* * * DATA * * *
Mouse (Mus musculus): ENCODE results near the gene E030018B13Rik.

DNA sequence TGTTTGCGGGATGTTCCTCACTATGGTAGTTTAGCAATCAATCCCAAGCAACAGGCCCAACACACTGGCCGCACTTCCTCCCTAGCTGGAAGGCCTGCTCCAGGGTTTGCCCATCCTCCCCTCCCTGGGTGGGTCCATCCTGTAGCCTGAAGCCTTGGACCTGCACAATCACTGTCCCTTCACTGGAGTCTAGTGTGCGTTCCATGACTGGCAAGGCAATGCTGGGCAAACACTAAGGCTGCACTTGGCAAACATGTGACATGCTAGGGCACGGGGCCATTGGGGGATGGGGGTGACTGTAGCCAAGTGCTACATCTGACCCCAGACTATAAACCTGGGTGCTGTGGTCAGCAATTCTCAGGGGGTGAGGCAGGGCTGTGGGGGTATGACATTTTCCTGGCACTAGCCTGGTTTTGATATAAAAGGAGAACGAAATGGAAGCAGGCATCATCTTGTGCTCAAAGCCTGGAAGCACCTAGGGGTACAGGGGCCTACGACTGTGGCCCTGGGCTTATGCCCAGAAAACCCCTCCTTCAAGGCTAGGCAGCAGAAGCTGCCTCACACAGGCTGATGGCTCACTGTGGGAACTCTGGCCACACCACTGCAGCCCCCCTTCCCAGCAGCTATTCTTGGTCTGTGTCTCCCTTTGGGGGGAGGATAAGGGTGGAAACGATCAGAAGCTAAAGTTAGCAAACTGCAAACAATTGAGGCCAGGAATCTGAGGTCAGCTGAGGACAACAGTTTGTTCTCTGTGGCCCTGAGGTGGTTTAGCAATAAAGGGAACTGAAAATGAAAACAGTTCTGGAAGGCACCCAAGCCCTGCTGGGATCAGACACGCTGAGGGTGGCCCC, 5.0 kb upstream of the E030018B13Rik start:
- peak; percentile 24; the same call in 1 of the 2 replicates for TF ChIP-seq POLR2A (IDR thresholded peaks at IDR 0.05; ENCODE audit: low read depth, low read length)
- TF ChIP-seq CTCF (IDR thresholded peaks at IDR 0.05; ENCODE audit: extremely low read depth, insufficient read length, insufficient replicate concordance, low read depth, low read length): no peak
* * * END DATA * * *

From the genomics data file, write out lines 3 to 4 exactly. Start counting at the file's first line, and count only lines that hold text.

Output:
- peak; percentile 24; the same call in 1 of the 2 replicates for TF ChIP-seq POLR2A (IDR thresholded peaks at IDR 0.05; ENCODE audit: low read depth, low read length)
- TF ChIP-seq CTCF (IDR thresholded peaks at IDR 0.05; ENCODE audit: extremely low read depth, insufficient read length, insufficient replicate concordance, low read depth, low read length): no peak